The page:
That student was then followed by another new UC alum's public comment to the UC Regents - the recent grad gave her personal account as an undergraduate- at the 15:09 mark:
She is an alum of UCSD and also attended UCLA. She detailed her undergraduate experience where she alleges she was sexually harassed by a graduate student instructor and she also discusses how the faculty role and issues around diversity played negatively into that situation...
Later, during the UC Regents afternoon session the UCSA leadership referenced the above public comments in their scheduled presentation to the UC Regents and delved more in to detail on current problems they see system-wide and the system-wide training they would like to see implemented across UC- and the significant additional work that still has yet to be done - it leads off at the beginning of the video: here.
And Daily Cal gets into the training details in this op ed:
University Must Implement Anti Sexual Assault Training
-The links in this next section raises for the Cal-centric the question of.. 'What part of Columbia admin leadership is now at Cal?- do they share the views and approach of some Columbia admin. leadership detailed in the links below'?
Title IX post titled: "It's safer to be quiet": Cultures of retaliation~Cultures of sexual violence
There is an extensive back story to Sulkowicz's experience which is marked by administrative ineptitude that has never been explained or accounted for. Columbia should be apologizing to Sulkowicz but instead the university president refused to shake her hand* at last Tuesday's Senior Day ceremonies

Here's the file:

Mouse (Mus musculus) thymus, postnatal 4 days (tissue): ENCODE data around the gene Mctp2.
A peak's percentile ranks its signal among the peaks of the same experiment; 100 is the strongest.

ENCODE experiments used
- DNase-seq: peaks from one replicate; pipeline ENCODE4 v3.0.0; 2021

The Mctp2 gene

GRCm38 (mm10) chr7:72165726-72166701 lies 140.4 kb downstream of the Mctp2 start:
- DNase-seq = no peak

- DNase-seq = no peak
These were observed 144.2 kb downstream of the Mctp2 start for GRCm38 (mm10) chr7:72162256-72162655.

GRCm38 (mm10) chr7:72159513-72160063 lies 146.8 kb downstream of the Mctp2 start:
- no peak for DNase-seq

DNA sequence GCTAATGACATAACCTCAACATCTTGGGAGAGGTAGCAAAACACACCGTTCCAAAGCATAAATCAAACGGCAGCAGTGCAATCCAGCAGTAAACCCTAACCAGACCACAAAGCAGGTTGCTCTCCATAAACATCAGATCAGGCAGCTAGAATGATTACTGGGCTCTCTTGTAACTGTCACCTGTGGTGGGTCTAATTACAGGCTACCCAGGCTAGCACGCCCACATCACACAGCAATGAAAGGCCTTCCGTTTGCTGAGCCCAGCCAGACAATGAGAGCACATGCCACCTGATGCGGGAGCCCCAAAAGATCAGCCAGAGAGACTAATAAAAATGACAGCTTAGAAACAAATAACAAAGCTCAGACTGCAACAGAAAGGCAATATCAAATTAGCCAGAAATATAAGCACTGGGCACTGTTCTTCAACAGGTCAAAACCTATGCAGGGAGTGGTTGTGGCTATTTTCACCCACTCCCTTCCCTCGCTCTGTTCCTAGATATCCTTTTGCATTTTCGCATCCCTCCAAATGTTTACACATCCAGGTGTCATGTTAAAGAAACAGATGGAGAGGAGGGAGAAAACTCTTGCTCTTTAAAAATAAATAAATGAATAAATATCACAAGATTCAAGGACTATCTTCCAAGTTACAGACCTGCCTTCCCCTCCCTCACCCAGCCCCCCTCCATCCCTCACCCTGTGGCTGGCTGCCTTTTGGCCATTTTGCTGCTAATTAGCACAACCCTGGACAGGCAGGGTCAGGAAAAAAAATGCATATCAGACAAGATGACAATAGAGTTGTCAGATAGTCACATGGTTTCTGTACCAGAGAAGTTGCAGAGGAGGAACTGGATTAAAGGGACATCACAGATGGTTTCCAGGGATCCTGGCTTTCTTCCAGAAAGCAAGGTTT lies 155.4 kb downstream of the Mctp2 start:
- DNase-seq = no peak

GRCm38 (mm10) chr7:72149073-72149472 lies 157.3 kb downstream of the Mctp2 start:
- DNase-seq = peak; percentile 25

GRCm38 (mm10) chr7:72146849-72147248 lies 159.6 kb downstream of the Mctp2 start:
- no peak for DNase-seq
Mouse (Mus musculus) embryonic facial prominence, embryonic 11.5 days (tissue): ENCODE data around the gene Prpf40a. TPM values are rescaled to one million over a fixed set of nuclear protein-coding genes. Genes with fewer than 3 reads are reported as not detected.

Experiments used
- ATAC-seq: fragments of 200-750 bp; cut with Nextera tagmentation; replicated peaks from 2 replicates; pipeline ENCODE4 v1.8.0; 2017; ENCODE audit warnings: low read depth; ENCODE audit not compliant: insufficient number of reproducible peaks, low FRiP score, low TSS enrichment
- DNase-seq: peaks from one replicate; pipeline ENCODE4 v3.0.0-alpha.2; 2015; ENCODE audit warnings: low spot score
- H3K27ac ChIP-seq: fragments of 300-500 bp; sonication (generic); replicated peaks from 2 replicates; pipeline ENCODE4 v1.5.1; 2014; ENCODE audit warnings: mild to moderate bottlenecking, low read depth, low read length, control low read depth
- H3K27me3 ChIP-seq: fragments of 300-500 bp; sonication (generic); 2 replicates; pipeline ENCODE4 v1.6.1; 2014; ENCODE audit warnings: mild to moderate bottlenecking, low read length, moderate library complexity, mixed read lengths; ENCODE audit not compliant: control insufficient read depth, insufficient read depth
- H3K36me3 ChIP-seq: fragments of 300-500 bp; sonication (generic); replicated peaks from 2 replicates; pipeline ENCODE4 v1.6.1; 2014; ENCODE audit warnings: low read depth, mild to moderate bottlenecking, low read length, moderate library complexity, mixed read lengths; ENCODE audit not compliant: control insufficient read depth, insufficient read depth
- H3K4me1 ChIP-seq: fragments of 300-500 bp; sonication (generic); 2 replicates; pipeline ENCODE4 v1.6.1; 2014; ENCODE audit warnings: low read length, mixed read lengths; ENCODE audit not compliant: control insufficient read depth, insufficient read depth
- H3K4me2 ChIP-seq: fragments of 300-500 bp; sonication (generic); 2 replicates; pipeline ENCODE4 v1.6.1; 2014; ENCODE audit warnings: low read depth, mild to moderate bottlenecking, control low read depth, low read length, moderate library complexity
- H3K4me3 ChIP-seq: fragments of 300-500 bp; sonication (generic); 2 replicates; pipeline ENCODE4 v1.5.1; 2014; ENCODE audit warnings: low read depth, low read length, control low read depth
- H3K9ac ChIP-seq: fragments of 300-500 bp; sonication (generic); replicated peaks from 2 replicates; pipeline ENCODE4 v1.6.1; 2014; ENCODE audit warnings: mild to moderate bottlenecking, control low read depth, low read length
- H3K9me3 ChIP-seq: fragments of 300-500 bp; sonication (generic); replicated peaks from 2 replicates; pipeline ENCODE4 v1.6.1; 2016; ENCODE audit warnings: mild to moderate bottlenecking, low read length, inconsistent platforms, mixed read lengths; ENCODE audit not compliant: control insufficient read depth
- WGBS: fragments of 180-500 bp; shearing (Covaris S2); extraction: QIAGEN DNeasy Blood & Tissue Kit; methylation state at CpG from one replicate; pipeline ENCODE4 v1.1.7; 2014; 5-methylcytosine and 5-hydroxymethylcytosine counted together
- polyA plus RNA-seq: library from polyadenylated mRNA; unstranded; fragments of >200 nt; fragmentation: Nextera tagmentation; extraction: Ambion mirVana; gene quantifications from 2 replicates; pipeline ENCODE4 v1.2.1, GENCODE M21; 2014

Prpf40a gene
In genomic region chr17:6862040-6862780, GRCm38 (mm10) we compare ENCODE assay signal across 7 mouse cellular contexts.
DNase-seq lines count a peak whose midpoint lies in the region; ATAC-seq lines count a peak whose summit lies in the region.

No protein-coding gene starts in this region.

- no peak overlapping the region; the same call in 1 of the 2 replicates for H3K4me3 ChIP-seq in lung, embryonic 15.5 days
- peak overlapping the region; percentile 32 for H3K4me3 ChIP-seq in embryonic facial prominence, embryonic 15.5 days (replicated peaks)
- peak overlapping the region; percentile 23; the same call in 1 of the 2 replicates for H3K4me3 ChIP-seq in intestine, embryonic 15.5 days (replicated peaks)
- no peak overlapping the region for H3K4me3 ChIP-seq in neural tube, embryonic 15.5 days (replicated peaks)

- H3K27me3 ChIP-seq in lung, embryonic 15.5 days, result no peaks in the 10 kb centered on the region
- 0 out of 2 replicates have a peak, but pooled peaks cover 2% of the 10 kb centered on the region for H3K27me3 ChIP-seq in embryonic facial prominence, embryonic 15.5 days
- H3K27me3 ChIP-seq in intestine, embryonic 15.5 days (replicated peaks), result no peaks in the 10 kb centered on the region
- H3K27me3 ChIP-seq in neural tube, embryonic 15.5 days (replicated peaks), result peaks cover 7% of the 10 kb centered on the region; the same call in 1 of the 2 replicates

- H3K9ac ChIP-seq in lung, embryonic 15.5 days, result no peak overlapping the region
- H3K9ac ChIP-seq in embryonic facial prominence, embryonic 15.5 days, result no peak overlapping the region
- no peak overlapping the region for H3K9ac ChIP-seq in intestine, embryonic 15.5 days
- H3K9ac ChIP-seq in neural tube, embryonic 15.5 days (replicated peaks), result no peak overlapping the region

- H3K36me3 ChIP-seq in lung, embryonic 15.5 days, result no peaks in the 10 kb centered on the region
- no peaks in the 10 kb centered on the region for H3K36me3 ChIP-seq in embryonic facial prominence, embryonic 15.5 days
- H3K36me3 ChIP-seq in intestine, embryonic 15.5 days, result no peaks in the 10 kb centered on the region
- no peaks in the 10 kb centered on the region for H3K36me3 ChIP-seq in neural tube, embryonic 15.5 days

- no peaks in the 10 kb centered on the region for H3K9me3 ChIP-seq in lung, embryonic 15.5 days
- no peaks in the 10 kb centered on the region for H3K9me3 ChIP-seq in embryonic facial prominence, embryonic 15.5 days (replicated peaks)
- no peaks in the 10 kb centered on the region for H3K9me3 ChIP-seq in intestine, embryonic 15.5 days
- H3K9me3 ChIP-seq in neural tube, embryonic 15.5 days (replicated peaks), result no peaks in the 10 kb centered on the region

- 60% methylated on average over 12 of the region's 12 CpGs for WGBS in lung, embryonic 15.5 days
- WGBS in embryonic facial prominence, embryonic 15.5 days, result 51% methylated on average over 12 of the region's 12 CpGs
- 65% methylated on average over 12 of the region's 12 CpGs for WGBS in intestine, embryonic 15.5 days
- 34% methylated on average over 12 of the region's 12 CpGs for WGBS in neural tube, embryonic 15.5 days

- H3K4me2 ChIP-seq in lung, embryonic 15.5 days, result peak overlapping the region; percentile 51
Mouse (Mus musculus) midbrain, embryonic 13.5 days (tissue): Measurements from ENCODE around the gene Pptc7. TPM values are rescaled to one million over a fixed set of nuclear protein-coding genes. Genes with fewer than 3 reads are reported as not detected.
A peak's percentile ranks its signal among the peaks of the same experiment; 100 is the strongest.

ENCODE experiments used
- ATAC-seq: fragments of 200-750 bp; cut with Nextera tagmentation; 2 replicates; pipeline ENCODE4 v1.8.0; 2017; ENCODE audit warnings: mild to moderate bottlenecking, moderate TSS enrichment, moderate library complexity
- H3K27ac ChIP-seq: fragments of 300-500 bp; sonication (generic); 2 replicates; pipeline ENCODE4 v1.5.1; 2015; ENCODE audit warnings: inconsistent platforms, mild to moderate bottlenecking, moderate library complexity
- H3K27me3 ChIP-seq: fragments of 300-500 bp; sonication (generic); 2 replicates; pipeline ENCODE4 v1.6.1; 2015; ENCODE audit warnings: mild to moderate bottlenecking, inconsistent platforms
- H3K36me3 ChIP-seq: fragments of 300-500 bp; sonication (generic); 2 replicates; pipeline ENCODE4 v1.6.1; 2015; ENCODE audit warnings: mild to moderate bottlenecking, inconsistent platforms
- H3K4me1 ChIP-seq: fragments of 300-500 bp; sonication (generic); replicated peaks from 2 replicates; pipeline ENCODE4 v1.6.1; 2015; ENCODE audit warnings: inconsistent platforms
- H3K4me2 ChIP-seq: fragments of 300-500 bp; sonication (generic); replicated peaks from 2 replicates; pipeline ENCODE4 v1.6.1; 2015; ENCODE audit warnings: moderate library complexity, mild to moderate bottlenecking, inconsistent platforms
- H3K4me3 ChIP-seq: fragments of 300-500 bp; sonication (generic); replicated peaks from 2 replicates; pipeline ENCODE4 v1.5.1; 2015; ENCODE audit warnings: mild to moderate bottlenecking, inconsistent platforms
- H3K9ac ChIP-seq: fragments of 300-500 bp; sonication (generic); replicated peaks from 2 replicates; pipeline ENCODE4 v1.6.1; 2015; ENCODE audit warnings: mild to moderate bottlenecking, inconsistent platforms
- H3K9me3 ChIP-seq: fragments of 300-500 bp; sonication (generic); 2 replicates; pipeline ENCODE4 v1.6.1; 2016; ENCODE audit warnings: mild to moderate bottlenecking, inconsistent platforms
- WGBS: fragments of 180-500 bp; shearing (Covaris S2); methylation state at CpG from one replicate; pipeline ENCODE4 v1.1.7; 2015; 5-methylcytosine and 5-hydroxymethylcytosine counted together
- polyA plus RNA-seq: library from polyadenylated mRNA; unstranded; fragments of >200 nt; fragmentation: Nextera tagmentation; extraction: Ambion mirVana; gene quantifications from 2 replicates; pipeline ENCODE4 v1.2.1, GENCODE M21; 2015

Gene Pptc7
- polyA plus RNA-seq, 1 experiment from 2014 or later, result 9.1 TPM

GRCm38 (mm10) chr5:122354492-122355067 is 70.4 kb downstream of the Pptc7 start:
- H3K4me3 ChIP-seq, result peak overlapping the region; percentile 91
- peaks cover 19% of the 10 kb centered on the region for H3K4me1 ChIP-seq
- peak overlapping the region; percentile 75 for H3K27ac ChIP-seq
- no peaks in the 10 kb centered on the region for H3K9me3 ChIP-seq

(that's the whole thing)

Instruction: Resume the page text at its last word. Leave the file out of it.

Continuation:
(Is the Cal leadership that just arrived from Columbia like that too? Or different?)
in that post they also link to points made in : this anonymous piece from Jezebel
and it also points to this experience at Stanford University:
"My only chance to protect myself was to participate in the same Title IX process that had made me a target in the first place. I knew that any decision I made would affect not just me, but the culture surrounding reporting on campus. I am a victim of harassment and retaliation, and this experience has been among the hardest I have ever had to deal with. I cannot imagine what it must be like for victims of violence and assault. Given the retaliation I faced for merely being thought to have reported harassment, I don’t know if I could face actually reporting a case of assault. And I am not willing to become a cautionary tale, an example of the reasons why people shouldn’t report."
Salon had this from a UCSB former student, teacher : “We fostered something chaotic and irresponsible”: Elliot Rodger, Isla Vista & the echoes of a tragedy- One year ago tomorrow, a young man opened fire in southern California. In the time since, has anything changed?
by Ellen O'Connell, includes:
But what has changed on the ground? Isla Vista, an unincorporated community, doesn’t belong to either the city or the university, and therefore can’t be governed or regulated by either. Kum-Kum Bhavnani, chair of UCSB’s Academic Senate, said the university’s efforts to protect its students is mainly up to its good will. “UC Santa Barbara has for many years voluntarily contributed significant resources (several million dollars annually) to the County for safety efforts in Isla Vista, and contributed additional resources to add more lights, sidewalks and recently a fence along the bluff. The safety of our students is our highest priority, including in Isla Vista, where the university’s influence is limited.”